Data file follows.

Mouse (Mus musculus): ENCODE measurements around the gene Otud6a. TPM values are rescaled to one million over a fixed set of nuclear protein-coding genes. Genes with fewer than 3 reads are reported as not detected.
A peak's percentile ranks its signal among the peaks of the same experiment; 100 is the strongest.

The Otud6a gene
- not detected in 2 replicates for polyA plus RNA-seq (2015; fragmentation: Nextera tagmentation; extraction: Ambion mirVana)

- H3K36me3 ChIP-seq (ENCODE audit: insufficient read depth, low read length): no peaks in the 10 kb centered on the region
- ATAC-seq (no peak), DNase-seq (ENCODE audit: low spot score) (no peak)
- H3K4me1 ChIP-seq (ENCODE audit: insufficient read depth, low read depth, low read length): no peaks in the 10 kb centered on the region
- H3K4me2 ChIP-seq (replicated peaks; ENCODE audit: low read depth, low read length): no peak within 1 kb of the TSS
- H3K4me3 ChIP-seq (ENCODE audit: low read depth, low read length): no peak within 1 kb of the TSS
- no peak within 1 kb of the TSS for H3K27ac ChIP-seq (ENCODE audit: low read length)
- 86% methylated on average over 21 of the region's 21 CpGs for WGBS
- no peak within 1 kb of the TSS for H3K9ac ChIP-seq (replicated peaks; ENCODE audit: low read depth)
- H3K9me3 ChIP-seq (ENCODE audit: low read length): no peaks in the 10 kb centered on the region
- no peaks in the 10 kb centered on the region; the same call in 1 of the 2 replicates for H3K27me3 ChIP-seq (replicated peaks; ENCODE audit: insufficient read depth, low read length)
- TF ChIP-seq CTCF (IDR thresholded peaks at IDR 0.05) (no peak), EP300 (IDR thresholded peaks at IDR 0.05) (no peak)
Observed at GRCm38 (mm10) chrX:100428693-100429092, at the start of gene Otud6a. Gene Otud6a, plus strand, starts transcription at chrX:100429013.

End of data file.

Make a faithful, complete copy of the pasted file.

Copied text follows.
Mouse (Mus musculus): ENCODE measurements around the gene Otud6a. TPM values are rescaled to one million over a fixed set of nuclear protein-coding genes. Genes with fewer than 3 reads are reported as not detected.
A peak's percentile ranks its signal among the peaks of the same experiment; 100 is the strongest.

The Otud6a gene
- not detected in 2 replicates for polyA plus RNA-seq (2015; fragmentation: Nextera tagmentation; extraction: Ambion mirVana)

- H3K36me3 ChIP-seq (ENCODE audit: insufficient read depth, low read length): no peaks in the 10 kb centered on the region
- ATAC-seq (no peak), DNase-seq (ENCODE audit: low spot score) (no peak)
- H3K4me1 ChIP-seq (ENCODE audit: insufficient read depth, low read depth, low read length): no peaks in the 10 kb centered on the region
- H3K4me2 ChIP-seq (replicated peaks; ENCODE audit: low read depth, low read length): no peak within 1 kb of the TSS
- H3K4me3 ChIP-seq (ENCODE audit: low read depth, low read length): no peak within 1 kb of the TSS
- no peak within 1 kb of the TSS for H3K27ac ChIP-seq (ENCODE audit: low read length)
- 86% methylated on average over 21 of the region's 21 CpGs for WGBS
- no peak within 1 kb of the TSS for H3K9ac ChIP-seq (replicated peaks; ENCODE audit: low read depth)
- H3K9me3 ChIP-seq (ENCODE audit: low read length): no peaks in the 10 kb centered on the region
- no peaks in the 10 kb centered on the region; the same call in 1 of the 2 replicates for H3K27me3 ChIP-seq (replicated peaks; ENCODE audit: insufficient read depth, low read length)
- TF ChIP-seq CTCF (IDR thresholded peaks at IDR 0.05) (no peak), EP300 (IDR thresholded peaks at IDR 0.05) (no peak)
Observed at GRCm38 (mm10) chrX:100428693-100429092, at the start of gene Otud6a. Gene Otud6a, plus strand, starts transcription at chrX:100429013.